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Author Topic: Aluminium etching  (Read 728 times)

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Aluminium etching
« on: July 04, 2017, 12:40:29 AM »

Hi, I'm trying to etch a very fine pitch (0.5mm) aluminium stencil for use with SMT printed circuit board making. I've done some reading on the topic and found that the safest way probably is to use a saline sulfate etch and/or use saltwater electro etching.

Q1: I believe the saline sulfate etch can be used without adding electricity to it, but would it make sense to add electricity to a saline sulfate etch to speed up the process or should this only be done with a saltwater solution?

Q2: If I'm using the electro procedure the aluminium plate that should be etch is used as the anode, but what metal makes sense to use as cathode?

Q3: I like to know what chemical reactions that are going on, in order to be aware of any reaction that could led to hazardous/toxic compounds/substances.

So what is added to the solution is:

Al (alumnium anode) +
X (some metal cathode, not sure what to use) +
NaCl + H20 + CuSO4 (electrolyte solution)
(seen suggestions to also add NaHSO4, any reasons why this should help?)

All these are probably split into ions:
Al^(+3)  +  Na^(+)  +  Cl^(-)  +  Cu^(2+)  +  SO4^(2-)  +  2H^(+)  +  O^(-2)

Know how can I tell which reactions that are going to take place? From googling+guessing i think i might end up with some of the following:
AlCl3  +  Cu  +  Na(SO)4  +  H20 + Al(OH)3 + NaOH + Cl

The reaction most likely to take place has something to do with number of electrons in the outer most shell? It has been 15 years since i have had chemistry in high school, so i cant remember much of this stuff any more. Hope you can help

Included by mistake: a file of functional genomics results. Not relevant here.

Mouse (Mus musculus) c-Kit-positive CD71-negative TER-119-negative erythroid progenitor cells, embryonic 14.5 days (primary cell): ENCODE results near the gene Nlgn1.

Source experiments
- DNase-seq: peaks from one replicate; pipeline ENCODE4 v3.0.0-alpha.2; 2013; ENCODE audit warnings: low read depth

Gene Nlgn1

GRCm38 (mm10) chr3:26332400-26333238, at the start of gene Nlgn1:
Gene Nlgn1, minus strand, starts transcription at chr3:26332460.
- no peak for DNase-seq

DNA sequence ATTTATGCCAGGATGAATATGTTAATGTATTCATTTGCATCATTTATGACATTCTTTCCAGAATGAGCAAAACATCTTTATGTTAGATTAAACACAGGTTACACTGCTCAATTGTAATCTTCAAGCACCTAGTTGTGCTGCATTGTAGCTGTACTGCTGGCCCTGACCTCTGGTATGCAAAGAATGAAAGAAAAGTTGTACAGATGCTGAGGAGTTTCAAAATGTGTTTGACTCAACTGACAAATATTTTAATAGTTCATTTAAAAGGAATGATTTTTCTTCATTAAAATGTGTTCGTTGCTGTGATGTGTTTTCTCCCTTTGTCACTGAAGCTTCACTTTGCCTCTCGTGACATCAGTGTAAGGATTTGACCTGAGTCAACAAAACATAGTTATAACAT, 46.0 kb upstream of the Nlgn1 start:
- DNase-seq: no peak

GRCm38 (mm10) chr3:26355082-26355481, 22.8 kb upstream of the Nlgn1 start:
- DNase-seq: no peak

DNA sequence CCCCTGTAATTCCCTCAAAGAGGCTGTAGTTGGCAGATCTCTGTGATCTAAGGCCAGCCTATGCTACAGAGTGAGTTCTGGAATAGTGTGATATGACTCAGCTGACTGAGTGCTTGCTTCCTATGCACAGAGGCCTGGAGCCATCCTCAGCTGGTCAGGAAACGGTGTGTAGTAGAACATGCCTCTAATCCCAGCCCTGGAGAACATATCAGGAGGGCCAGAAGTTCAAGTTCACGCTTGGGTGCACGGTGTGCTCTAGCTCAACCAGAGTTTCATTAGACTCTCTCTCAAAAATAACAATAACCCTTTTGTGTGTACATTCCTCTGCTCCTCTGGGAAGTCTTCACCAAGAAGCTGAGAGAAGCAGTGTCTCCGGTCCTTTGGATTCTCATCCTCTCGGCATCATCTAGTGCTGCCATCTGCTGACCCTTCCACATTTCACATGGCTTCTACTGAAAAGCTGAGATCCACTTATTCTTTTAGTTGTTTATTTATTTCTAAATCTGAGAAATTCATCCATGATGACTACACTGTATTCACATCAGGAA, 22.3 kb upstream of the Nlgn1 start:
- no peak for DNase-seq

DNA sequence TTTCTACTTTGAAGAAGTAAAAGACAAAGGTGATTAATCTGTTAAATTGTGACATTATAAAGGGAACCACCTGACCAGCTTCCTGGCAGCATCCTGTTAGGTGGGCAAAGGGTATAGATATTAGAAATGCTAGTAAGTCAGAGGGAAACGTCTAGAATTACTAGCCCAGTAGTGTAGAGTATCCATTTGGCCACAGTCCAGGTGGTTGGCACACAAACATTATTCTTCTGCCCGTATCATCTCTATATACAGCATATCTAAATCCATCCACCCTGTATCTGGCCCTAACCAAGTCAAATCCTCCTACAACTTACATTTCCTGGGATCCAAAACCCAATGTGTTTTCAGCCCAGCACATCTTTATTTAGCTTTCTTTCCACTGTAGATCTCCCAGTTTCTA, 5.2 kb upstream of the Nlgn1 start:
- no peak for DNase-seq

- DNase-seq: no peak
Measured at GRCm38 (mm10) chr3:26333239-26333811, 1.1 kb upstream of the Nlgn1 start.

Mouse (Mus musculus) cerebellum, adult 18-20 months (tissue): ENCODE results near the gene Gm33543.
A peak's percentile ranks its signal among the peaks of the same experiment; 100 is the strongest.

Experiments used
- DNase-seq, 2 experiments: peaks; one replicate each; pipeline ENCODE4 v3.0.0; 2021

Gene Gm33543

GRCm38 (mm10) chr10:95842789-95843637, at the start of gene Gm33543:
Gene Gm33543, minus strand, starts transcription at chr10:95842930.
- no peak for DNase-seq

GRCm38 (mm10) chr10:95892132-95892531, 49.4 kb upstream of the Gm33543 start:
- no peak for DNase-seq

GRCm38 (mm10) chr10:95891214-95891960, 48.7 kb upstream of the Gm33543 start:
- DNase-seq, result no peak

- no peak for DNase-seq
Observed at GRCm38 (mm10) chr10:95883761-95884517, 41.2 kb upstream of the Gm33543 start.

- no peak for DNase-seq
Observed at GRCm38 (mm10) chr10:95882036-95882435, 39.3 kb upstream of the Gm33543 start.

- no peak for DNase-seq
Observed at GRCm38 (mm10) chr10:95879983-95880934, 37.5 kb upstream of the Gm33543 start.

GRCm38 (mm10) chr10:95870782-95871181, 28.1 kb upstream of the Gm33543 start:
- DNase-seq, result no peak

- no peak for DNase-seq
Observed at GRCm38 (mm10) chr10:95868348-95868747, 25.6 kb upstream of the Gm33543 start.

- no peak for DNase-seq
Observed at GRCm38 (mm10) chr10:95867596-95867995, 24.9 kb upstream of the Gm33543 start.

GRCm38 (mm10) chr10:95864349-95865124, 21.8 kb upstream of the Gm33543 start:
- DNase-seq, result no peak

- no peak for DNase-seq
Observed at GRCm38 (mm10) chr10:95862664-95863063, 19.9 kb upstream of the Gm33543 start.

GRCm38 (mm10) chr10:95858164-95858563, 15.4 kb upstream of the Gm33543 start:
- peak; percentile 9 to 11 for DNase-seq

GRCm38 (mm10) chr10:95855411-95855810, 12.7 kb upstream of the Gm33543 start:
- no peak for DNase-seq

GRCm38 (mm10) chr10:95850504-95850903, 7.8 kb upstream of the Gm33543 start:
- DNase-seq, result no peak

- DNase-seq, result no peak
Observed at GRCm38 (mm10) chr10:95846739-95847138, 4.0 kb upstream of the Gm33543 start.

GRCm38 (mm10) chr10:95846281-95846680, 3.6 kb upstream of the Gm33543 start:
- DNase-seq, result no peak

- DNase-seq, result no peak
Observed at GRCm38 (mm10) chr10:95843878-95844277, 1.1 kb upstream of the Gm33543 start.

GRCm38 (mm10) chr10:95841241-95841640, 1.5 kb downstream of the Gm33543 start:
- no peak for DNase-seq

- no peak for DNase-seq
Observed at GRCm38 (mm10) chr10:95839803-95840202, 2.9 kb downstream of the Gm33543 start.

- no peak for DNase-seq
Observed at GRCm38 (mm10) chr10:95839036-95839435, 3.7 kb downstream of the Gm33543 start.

Best regards


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Re: Aluminium etching
« Reply #1 on: July 04, 2017, 08:38:25 AM »

After more reading i think i'm getting a bit of what is going on:

If not using electrolytic reactions it seems like it is a single displacement reaction since Al is more active than Cu.

Al (s) + Cu(SO)4 (aq) = Cu (s) + Al(SO)4 (aq)

NaCl is not dissolved and a part of the reaction but merely a catalyst to speed up the reaction.

However i'm still not exactly sure what will happen if add electric current to it using the aluminium plate as anode(+) and i assume copper can be used as cathode(-) since it is the other metal that the aluminium ions are replaced with.

It will probably cause a electrolytic decomposition of NaCl as well and merge with H2O. So i assume there will be produced chloride and hydrogen gas and NaOH (sodium hydroxide) in the process.

NaCl (s) + 2H2O (aq) = 2NaOH (s) + H2 (g) + Cl2 (g)

The gas will probably bubble out, so i would be needing a fume hood i guess.
Also i guess the CuSO4 and NaOH will react into copper hydroxide and sodium sulfate:

CuSO4 (aq) + 2NaOH (s) = Cu(OH)2 (s) + Na2SO4 (s)

Can anyone confirm if this is what will happen?
Do i need to add something to the solution to neutralize it before i dispose it at a recycling facility?

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